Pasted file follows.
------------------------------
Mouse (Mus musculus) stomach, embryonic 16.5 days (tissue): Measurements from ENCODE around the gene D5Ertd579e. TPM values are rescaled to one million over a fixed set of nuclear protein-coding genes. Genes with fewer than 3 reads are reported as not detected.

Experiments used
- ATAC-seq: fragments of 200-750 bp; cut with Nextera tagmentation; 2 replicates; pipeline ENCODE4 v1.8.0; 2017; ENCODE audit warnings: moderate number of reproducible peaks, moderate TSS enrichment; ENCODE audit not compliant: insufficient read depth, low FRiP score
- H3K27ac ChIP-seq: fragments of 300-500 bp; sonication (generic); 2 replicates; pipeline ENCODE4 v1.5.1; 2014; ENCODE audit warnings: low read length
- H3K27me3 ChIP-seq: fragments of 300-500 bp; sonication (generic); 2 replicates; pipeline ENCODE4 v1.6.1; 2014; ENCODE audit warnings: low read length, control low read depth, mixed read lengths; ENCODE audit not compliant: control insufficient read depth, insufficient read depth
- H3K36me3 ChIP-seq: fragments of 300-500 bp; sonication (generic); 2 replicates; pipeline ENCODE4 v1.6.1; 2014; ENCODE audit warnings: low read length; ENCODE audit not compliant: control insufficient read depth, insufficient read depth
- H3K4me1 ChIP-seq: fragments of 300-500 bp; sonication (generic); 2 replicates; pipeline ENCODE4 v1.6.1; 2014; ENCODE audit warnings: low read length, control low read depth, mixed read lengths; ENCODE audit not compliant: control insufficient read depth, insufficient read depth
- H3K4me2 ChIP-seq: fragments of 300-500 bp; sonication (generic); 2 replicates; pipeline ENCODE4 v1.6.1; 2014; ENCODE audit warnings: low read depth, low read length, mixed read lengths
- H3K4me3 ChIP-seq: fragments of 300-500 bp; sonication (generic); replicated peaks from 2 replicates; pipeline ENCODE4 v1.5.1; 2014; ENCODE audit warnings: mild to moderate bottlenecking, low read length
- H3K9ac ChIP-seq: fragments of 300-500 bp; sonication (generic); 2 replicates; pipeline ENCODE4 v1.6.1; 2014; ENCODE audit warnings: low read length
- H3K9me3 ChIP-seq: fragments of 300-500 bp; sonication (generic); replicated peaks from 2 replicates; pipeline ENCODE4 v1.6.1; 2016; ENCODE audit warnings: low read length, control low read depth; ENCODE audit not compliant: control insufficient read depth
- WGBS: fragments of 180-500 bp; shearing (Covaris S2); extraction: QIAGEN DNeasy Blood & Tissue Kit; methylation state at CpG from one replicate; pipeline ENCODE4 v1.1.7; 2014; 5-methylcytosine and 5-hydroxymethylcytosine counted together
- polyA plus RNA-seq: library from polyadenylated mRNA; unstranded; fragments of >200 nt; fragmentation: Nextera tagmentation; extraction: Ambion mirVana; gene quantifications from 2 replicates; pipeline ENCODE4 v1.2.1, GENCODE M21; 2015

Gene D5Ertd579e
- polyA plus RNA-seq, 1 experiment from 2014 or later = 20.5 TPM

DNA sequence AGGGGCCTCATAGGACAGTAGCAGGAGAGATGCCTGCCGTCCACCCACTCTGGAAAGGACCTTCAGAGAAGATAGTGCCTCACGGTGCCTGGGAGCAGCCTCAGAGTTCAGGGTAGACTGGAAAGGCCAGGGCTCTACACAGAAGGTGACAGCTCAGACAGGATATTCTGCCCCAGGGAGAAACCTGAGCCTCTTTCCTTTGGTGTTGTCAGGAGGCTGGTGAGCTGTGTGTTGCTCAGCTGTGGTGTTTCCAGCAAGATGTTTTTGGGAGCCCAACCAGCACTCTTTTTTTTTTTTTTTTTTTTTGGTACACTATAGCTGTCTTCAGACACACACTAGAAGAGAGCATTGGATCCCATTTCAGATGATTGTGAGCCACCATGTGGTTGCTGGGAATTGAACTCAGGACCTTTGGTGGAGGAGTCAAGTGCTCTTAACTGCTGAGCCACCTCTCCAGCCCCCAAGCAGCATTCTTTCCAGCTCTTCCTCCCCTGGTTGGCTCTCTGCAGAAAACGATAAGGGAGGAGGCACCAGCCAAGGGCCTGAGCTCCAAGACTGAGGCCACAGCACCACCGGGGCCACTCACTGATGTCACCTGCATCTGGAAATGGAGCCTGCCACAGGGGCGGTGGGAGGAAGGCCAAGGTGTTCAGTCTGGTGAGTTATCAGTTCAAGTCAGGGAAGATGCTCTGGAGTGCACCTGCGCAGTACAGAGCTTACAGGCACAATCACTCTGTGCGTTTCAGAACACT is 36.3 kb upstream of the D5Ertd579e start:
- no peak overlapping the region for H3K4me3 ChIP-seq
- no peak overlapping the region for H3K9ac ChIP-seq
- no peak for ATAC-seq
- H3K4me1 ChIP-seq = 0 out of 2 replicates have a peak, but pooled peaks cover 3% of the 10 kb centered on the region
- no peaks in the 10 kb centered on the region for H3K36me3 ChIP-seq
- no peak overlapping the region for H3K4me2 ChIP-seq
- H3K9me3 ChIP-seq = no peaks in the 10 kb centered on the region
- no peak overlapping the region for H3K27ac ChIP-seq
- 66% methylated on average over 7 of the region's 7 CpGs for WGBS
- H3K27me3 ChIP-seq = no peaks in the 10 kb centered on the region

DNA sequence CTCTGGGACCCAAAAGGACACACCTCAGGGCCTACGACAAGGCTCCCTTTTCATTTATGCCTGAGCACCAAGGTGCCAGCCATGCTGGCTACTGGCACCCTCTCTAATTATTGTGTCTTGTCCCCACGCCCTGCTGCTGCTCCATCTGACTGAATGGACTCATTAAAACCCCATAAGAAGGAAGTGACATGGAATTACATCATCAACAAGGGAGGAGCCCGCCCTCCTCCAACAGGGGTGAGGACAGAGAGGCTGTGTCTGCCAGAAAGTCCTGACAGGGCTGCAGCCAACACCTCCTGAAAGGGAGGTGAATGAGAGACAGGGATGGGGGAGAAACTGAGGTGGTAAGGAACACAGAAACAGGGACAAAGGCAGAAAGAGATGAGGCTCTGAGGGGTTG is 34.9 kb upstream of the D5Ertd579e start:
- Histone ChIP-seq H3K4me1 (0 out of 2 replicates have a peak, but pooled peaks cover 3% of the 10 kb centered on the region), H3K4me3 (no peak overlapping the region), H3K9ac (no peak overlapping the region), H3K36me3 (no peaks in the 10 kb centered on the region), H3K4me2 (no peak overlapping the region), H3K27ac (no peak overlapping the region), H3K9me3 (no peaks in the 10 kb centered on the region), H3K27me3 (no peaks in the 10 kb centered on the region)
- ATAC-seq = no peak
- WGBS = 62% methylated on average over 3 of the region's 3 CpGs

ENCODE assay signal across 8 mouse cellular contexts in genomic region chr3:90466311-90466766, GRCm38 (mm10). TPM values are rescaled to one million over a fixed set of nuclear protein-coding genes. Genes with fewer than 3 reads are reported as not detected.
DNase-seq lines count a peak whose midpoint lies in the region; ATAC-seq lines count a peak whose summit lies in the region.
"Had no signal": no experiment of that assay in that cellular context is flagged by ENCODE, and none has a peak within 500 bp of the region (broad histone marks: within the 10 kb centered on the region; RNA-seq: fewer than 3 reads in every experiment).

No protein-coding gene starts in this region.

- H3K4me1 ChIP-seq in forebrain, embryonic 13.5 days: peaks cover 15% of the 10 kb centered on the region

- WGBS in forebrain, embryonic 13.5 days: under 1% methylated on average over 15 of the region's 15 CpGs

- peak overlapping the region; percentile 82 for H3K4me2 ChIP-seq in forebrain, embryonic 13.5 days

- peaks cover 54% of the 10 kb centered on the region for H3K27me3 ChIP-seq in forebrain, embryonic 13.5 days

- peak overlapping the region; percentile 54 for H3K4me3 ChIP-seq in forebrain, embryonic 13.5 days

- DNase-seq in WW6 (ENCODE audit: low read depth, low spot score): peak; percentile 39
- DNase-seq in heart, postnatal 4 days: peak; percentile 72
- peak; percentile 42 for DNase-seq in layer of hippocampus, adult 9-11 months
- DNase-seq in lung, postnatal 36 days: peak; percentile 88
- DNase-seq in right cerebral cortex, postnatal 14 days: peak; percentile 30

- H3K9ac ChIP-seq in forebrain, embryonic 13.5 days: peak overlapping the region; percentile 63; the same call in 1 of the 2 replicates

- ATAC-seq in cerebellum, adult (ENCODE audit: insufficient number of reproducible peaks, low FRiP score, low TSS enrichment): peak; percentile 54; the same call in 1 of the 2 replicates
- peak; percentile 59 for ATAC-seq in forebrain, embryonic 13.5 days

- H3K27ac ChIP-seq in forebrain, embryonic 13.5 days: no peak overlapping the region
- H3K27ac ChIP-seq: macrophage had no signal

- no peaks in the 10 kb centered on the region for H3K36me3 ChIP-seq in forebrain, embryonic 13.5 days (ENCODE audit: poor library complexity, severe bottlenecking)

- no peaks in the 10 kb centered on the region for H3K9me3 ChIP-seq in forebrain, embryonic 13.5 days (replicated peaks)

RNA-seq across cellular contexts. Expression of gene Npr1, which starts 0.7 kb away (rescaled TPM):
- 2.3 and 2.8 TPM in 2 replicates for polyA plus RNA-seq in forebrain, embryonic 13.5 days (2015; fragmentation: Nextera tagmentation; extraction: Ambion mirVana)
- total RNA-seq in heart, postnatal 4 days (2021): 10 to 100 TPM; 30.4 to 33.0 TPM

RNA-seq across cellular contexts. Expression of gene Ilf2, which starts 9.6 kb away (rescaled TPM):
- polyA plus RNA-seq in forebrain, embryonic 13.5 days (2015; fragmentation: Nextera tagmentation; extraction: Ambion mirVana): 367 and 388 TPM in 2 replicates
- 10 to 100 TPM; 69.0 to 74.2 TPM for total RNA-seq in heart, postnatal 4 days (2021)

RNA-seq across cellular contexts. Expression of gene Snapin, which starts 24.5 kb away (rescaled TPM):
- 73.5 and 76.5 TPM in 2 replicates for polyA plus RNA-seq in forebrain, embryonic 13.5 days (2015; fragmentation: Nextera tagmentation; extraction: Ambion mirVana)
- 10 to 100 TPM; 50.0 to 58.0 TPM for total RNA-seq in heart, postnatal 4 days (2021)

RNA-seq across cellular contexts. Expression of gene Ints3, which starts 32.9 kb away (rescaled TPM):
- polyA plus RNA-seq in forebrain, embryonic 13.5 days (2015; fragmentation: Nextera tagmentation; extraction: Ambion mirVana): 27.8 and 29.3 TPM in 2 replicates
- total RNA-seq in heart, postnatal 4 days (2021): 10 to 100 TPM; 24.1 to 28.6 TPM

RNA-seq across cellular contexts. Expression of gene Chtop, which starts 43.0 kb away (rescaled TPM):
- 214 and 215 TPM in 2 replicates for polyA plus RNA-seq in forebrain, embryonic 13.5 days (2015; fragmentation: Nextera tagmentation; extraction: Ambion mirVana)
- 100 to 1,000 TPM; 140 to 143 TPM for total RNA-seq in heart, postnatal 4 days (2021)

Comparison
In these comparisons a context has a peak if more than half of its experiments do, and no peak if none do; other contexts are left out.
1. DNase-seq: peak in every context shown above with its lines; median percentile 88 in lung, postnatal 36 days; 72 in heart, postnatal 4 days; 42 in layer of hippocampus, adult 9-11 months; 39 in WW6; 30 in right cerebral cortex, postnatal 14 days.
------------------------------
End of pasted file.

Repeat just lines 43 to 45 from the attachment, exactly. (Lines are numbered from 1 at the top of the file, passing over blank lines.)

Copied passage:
- DNase-seq in lung, postnatal 36 days: peak; percentile 88
- DNase-seq in right cerebral cortex, postnatal 14 days: peak; percentile 30

- H3K9ac ChIP-seq in forebrain, embryonic 13.5 days: peak overlapping the region; percentile 63; the same call in 1 of the 2 replicates